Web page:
The 2017 Mo Ibrahim Prize for Achievement in African Leadership, after two consecutive years in which no worthy winner could be found, went to former Liberian President, Ellen Johnson Sirleaf. It is heart-warming that the Mo Ibrahim Foundation found her worthy of this great honour which is Africa’s equivalent of the Nobel Prize. As the Foundation put it “…confronted with unprecedented and renewed challenges, Ellen Johnson Sirleaf demonstrated exceptional and transformative leadership…Today (she) stands tall in victory.”
Mrs. Johnson Sirleaf has thus joined a small exclusive club of five distinguished African leaders who have been honoured by the Mo Ibrahim Foundation, including Nelson Mandela, the inaugural honorary laureate; President Joaquim Chissano of Mozambique (2007); President Festus Mogae of Botswana (2008); President Pedro Pires of Cape Verde (2011) and President Hifikepunye Pohamba of Namibia (2014). Sirleaf thus becomes one of the world’s most decorated stateswomen, having also shared the Nobel Prize for Peace with her compatriot, Ms. Leymah Gbowee, in 2011.
In spite of a few murmurs, Ellen Johnson Sirleaf’s accomplishments are incontestable. Liberians will never forget her for keeping the peace after 14 years of war in which barbaric extremities, child soldiers, drugs and war crimes had become part and parcel of Liberia’s existence. In the process, the poor country’s infrastructure was leveled to the ground. She assumed office as president of a prostrate nation with no hospitals, schools, roads; even lamp-posts had been destroyed. She performed the feat of erasing $5 billion debilitating foreign debt within her first three years, thereby clearing the coast for foreign investors and boosting the prospects of economic development.
Mrs. Johnson Sirleaf came to power in 2005, and since 2006, Liberia is the only one of 54 African countries to have improved in every category and sub-category of the Ibrahim Index of African Governance (IIAG). The index is an annual assessment of more than 100 variables on the quality of governance from more than 30 African and global institutions. It is also an assessment of service delivery and policy outcomes across the continent. It serves as a tool to determine and debate government performance. From 2006 to 2014, before the Ebola crisis, the Liberian economy grew at an average annual rate of over seven per cent. As a person, Mrs. Johnson Sirleaf endured imprisonment, exile and other personal risks on her way to leadership. She embraced opponents with courage and fought for generational change which paved the way for her successor to follow. Her achievements have inspired and given confidence to millions of women in Africa and the world.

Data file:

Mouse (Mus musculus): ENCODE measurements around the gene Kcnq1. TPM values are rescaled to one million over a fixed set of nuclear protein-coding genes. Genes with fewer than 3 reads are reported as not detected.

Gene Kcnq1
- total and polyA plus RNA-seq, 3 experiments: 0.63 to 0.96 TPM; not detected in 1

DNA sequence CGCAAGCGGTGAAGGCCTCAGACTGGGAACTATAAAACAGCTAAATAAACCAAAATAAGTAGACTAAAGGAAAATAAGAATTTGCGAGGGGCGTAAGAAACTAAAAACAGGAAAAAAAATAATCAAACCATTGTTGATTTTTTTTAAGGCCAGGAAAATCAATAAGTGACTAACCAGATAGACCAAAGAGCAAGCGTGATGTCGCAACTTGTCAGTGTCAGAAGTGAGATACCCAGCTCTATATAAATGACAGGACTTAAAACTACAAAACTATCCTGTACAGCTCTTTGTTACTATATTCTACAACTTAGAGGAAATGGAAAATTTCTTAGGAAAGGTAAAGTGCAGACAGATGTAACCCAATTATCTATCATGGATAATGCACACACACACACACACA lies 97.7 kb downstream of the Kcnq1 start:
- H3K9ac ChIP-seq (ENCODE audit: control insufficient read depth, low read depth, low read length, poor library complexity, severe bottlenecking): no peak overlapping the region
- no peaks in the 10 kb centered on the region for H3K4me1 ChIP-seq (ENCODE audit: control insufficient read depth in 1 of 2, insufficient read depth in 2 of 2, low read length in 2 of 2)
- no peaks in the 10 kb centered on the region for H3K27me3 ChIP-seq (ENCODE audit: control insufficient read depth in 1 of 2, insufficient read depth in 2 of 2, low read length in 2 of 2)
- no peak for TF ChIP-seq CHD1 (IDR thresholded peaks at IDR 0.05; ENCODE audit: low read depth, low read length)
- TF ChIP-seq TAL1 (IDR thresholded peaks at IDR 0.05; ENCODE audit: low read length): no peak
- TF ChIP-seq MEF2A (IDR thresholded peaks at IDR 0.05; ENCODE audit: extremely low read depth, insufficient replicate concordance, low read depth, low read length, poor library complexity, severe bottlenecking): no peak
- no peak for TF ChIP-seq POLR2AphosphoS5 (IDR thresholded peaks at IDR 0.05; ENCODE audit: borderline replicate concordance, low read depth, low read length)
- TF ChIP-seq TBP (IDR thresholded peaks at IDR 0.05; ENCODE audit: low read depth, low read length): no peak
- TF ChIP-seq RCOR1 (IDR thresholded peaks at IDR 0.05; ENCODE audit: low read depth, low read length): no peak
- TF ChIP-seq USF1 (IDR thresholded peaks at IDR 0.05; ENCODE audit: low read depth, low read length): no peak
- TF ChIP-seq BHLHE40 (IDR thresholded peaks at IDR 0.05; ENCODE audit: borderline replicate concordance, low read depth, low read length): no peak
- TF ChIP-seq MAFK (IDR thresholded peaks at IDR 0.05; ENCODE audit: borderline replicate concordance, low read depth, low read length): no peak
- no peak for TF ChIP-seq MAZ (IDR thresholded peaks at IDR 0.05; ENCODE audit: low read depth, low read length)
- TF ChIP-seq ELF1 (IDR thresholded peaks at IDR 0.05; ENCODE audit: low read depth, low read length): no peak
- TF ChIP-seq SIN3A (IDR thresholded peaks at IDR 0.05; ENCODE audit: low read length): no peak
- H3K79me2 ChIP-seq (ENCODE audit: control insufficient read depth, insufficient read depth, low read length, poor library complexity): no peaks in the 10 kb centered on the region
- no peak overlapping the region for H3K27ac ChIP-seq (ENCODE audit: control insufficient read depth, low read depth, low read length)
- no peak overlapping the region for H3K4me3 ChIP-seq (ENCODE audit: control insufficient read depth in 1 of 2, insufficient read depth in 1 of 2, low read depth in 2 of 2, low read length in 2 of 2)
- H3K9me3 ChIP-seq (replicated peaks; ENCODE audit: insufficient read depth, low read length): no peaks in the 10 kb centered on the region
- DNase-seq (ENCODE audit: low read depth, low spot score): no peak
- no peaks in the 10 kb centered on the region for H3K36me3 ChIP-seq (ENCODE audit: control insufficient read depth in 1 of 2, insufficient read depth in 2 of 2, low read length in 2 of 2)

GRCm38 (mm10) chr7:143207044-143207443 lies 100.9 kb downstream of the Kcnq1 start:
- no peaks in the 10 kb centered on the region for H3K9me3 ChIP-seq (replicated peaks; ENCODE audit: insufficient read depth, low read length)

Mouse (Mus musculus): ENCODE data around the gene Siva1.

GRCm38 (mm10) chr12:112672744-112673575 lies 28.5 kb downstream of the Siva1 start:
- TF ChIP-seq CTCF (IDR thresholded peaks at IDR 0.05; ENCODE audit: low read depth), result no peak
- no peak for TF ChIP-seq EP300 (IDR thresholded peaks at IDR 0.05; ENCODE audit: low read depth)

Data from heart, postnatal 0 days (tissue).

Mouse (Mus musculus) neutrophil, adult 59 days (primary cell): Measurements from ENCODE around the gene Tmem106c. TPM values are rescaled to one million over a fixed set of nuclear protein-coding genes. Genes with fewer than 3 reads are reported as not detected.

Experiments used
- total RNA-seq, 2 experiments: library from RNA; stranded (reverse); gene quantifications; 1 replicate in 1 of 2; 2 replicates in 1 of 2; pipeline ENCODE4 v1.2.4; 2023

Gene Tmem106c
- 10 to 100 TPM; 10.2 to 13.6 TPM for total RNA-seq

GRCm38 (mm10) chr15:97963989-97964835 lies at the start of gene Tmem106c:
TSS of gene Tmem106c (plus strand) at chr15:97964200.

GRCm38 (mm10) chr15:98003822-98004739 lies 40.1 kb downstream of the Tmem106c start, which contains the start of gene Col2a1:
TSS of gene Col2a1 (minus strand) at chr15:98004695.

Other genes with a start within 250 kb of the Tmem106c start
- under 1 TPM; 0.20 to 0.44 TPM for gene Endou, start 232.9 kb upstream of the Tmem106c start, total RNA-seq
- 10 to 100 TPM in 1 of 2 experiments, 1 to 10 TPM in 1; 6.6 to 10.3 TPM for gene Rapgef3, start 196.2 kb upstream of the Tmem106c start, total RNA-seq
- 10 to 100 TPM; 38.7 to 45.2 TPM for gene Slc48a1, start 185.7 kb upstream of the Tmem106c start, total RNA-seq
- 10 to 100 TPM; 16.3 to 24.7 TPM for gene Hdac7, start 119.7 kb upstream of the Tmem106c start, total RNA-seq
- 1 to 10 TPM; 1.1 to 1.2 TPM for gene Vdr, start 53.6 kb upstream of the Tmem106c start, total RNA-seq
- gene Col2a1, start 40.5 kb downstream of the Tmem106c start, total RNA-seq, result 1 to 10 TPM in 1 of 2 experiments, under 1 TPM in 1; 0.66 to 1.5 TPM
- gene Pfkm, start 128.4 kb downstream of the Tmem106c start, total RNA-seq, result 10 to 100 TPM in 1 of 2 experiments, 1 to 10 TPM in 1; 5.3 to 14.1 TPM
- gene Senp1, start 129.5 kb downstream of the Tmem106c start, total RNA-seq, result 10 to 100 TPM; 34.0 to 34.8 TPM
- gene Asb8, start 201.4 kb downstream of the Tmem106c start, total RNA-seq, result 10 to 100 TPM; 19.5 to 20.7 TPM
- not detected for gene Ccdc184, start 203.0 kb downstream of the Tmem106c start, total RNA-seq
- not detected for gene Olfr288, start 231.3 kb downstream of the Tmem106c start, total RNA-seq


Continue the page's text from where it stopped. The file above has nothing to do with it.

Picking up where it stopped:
The Mo Ibrahim Foundation made a good choice. This distinguished lady has paid her dues in integrity, self-confidence and the ability to inspire others. Her commitment, passion and excellent communication are qualities that are in short supply on the continent. The result has been high incidence of corruption, vote-buying to stay in power and incompetence.
Africa is much obliged to the Mo Ibrahim Foundation for the Leadership Prize. It has once more demonstrated the invaluable legacy of the founder who is a Sudanese telecommunication entrepreneur. His effort to pay back to Africa through the Foundation is laudable. It is noteworthy that part of the considerations for winning the prize is the manner of the leader’s accession to power, and his or her manner of quitting the stage. Mrs. Johnson Sirleaf did not try to amend the constitution to elongate her tenure. She quit while the ovation was loudest. She created and maintained a level playing field for the candidates jostling to succeed her. It is remarkable that her successor did not come from her own political party and that, as a matter of fact, her political party expelled her on the dubious charge that she did not support her party strongly enough during the election. She is a hero of democratic government in Africa.
We congratulate Mrs. Johnson Sirleaf on winning the more than $5 million prize. This money should cushion her post-presidency life and avail her the means to continue her great service to Africa.